The proliferation of colonial and gender studies in the humanities and social sciences during the past decade invites critical reflection on how these fields have transformed-or could potentially transform-the historiographies of the modern Middle East and North Africa. As scholars armed with novel methodologies, questions, and theoretical perspectives scrutinize anew the histories of European empires, older interpretations have proven unsatisfactory. Classic notions of unidire(..1ional and univalent mere-patrie-colony relations-the center-periphery modelhave been decentered. Colonial encounters-political, economic, cultural, and ideological-now appear as multidirectional, if uneven, exchanges between colonies and metrop01es as well as among various colonial possessions worldwide. One major change is that historians now pose cultural questions about the most basic elements of imperialism. This has resulted in the realization that empire and nation-state were part of the same historical process and that this process was deeply gendered. Another conse- quence of the cultural approach to imperialism is that scholars now work on all three sides of the colonial equation-the colonizer, the colonized, and the hybrid arrangements continually secreted by la situation colonialewhich has moved previously marginalized peoples and relationships to the foreground.1 This conceptual repositioning owes much to newer fields not solely concerned with empire, such as world history and women and gender theory. In addition, literary theory and its unruly offshoots, postcolonial theory and cultural studies, have also significantly advanced our understanding of certain aspects of imperialism. However, as some historians have observed, these two fields oft.en suffer from a theoretical "embarrass de richesse" and a corresponding penury of evidence, context, and thus historicizing.2 For the Middle East and North Africa until very recently, most writing on European interventions from 1798 to decolonization fell into the genres of either diplomatic history whose subjects were "great white men" or nationalist history with its "heroic founding fathers. ''3 Imperial and nationalist histories were seen as distinct; but in fact they hail from the same forces, traditions, and worldviews. Excised from these interrelated narratives were the losers, women, marginal folk, failed movements of protest, religious or ethnic minorities, and the hundreds of thousands of Mediterranean migrants who settled the Maghreb and Egypt from 1830 on and either preceded formal European rule or followed in its wake. Some of the conceptual shortcomings in the historiography of inlperialism in the Middle East and North Africa can be detected in the scholarship for other world regions during the age of empire. This essay does three things: First, it briefly surveys traditional or conventional scholarship on imperialism in general, and the Middle East in particular. Second, it then discusses work produced from about 1978 on, but with occasional side-long glances at other historiographies, especially research on British India and the French Empire in Indochina. It employs 1978 as a. moment of rupture associated with the publication of Orientalism but argues that Edward Said's work was part of a larger intellectual sea change. Indeed that same year proved critical for women and gender studies on the Middle East since Nikki Keddie and Lois Beck published their edited volume, Women in the Muslim World.4 Third, it considers how gender analysis and women's history has effected paradigm shifts in older understandings of the region's colonial moment with regard to Egypt, and above all, the Maghreb.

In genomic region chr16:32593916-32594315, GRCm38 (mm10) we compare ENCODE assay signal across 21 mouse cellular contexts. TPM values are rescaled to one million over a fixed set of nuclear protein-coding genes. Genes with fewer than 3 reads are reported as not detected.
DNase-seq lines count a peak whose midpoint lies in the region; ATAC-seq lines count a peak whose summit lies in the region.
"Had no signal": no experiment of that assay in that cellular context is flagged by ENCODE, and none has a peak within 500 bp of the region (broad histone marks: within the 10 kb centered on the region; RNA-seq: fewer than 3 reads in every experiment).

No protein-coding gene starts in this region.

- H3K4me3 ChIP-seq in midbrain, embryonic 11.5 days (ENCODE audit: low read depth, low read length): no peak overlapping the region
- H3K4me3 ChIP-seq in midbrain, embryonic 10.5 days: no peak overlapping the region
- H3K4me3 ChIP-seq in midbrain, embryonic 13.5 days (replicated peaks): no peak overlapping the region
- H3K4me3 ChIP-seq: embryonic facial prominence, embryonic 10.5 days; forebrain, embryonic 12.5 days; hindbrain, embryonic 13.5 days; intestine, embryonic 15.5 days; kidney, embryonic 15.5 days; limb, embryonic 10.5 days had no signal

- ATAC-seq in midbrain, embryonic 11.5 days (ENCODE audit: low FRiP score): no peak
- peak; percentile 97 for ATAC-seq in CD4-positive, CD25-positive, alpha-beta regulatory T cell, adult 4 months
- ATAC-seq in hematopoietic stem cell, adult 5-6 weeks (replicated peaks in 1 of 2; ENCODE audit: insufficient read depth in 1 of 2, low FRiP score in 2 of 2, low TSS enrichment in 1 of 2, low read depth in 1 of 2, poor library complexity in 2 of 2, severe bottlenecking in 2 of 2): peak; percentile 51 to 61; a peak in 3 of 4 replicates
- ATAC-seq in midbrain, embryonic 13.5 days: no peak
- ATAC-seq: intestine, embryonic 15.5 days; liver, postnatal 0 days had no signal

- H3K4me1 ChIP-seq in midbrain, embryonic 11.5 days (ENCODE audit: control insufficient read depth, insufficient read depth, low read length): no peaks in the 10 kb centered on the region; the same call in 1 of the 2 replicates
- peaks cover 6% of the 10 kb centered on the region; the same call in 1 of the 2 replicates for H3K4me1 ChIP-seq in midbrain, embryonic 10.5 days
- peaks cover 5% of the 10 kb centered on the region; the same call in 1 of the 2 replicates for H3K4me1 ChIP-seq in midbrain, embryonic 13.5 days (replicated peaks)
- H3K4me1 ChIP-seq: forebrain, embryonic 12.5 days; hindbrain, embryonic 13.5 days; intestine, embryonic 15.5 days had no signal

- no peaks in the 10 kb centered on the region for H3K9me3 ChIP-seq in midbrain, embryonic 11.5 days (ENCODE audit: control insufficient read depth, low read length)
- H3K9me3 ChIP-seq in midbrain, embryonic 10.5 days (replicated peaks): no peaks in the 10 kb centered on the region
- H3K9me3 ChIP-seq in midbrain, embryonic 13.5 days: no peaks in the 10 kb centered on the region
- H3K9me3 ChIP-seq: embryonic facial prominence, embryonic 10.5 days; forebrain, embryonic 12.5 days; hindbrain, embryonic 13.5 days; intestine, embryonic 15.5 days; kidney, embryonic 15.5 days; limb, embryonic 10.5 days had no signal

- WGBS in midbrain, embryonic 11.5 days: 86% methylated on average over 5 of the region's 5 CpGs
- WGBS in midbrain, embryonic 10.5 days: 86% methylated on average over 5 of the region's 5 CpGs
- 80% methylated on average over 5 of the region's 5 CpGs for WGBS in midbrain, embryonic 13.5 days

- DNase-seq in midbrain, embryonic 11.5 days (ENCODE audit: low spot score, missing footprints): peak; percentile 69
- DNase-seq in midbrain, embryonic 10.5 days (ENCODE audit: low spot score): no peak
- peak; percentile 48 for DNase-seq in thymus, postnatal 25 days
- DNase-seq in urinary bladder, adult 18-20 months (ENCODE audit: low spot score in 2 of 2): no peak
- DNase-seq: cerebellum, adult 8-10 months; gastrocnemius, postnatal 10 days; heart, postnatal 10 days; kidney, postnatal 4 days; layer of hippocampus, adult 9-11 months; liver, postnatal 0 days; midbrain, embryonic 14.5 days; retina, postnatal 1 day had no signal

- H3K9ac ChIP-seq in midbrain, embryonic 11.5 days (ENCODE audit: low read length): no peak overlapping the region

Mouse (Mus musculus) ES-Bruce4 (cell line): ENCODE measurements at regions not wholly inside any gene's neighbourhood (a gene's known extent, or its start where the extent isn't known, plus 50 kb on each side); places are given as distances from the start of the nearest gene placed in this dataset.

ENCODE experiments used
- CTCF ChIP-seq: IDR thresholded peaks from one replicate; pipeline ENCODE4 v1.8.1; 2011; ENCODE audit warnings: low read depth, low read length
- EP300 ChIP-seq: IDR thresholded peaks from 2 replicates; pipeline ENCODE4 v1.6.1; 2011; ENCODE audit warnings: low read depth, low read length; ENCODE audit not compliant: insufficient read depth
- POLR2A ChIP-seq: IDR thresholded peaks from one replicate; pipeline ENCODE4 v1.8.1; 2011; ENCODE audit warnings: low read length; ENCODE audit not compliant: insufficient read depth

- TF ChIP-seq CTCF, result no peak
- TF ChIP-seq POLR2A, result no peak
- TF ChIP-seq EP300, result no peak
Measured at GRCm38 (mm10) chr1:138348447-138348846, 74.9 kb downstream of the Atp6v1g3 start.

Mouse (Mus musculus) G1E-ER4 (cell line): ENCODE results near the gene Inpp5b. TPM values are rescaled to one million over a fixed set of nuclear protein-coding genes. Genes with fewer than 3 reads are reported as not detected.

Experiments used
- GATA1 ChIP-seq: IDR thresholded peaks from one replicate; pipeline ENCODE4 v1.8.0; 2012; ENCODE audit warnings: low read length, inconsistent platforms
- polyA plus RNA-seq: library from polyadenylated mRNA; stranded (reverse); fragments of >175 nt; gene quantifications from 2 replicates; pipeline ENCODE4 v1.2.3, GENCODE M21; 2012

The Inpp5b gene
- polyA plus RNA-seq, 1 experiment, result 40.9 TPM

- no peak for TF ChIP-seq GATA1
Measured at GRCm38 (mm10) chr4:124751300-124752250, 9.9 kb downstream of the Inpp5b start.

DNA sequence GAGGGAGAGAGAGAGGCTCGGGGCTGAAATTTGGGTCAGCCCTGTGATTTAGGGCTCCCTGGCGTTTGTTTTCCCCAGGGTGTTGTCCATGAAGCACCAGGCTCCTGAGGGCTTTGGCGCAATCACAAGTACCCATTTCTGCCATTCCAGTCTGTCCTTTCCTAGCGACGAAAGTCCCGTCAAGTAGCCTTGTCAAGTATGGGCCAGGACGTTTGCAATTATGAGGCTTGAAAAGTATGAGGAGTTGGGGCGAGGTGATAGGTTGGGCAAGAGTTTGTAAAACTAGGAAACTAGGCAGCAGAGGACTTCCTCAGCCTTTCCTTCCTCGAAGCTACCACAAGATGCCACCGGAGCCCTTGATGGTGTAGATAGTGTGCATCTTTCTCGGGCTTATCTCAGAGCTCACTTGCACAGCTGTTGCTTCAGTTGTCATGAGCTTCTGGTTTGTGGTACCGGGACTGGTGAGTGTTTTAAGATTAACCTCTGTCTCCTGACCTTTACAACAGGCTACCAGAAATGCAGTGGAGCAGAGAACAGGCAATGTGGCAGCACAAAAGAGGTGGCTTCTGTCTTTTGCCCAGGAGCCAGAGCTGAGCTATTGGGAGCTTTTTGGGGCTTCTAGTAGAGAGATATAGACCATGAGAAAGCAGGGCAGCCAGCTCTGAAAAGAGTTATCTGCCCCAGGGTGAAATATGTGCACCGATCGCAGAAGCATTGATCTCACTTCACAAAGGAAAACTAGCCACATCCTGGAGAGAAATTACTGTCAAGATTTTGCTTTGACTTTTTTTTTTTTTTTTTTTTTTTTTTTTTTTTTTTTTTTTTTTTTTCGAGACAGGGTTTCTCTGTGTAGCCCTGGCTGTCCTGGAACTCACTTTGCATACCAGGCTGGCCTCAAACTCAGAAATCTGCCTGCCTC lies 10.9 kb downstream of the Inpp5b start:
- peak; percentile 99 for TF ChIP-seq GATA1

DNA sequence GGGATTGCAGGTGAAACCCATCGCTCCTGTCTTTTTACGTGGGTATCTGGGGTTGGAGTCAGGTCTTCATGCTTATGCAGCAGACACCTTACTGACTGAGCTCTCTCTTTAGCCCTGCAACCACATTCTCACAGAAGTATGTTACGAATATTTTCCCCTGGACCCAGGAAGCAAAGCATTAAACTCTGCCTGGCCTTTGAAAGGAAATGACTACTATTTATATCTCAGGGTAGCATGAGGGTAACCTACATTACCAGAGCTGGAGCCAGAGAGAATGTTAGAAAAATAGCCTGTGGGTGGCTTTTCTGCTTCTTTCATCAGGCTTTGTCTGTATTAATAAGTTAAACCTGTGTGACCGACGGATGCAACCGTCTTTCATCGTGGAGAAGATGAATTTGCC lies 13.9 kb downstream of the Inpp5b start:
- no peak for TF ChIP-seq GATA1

|Original language||English (US)|
|Title of host publication||Middle East Historiographies|
|Publisher||University of Washington Press|
|Number of pages||31|
|State||Published - 2006|
ASJC Scopus subject areas
- Arts and Humanities(all)